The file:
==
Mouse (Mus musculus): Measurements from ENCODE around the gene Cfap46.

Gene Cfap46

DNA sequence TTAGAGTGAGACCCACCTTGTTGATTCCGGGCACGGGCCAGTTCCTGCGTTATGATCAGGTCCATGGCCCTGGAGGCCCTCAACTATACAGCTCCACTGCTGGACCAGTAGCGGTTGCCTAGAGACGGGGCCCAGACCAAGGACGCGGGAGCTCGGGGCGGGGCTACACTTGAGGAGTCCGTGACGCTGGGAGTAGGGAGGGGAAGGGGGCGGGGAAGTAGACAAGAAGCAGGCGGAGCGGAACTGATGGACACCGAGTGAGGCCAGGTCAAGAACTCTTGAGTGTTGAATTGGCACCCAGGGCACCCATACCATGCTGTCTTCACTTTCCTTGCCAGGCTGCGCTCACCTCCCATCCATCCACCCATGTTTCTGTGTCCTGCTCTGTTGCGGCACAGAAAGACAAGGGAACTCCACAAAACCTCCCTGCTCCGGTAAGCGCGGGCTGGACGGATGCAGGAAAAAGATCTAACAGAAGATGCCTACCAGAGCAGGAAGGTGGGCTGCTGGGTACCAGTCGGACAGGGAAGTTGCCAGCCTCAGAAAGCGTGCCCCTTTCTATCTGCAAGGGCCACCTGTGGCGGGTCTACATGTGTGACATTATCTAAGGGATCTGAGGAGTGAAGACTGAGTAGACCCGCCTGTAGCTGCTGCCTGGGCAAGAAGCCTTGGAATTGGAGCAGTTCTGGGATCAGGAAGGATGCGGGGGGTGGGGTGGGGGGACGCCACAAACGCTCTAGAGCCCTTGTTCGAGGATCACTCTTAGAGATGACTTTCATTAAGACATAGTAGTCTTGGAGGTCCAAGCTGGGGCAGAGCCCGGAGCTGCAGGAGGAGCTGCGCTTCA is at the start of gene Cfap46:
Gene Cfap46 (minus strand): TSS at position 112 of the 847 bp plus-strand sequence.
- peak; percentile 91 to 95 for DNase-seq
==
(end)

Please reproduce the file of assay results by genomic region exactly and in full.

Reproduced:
Mouse (Mus musculus): Measurements from ENCODE around the gene Cfap46.

Gene Cfap46

DNA sequence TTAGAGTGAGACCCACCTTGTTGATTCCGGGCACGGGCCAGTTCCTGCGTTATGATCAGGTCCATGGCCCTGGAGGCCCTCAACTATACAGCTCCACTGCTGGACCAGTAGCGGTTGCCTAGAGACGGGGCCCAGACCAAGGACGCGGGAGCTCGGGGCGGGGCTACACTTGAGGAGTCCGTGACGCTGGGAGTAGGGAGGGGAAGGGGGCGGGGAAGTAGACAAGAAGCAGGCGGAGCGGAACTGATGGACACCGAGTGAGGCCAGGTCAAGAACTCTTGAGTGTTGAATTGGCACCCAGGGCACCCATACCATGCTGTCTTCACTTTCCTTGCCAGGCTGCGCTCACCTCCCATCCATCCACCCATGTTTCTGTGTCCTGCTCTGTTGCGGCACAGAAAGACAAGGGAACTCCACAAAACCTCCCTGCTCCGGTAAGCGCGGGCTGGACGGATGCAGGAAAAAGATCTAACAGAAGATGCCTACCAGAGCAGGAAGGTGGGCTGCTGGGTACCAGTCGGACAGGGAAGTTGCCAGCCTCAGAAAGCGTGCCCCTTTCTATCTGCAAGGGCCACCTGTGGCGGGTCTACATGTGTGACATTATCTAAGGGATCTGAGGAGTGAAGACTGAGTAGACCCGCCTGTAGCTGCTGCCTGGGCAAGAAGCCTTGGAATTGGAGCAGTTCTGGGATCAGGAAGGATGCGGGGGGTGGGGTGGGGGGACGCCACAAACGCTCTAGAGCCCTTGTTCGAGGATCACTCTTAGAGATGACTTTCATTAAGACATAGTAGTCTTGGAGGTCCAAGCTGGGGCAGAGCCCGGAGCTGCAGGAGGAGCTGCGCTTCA is at the start of gene Cfap46:
Gene Cfap46 (minus strand): TSS at position 112 of the 847 bp plus-strand sequence.
- peak; percentile 91 to 95 for DNase-seq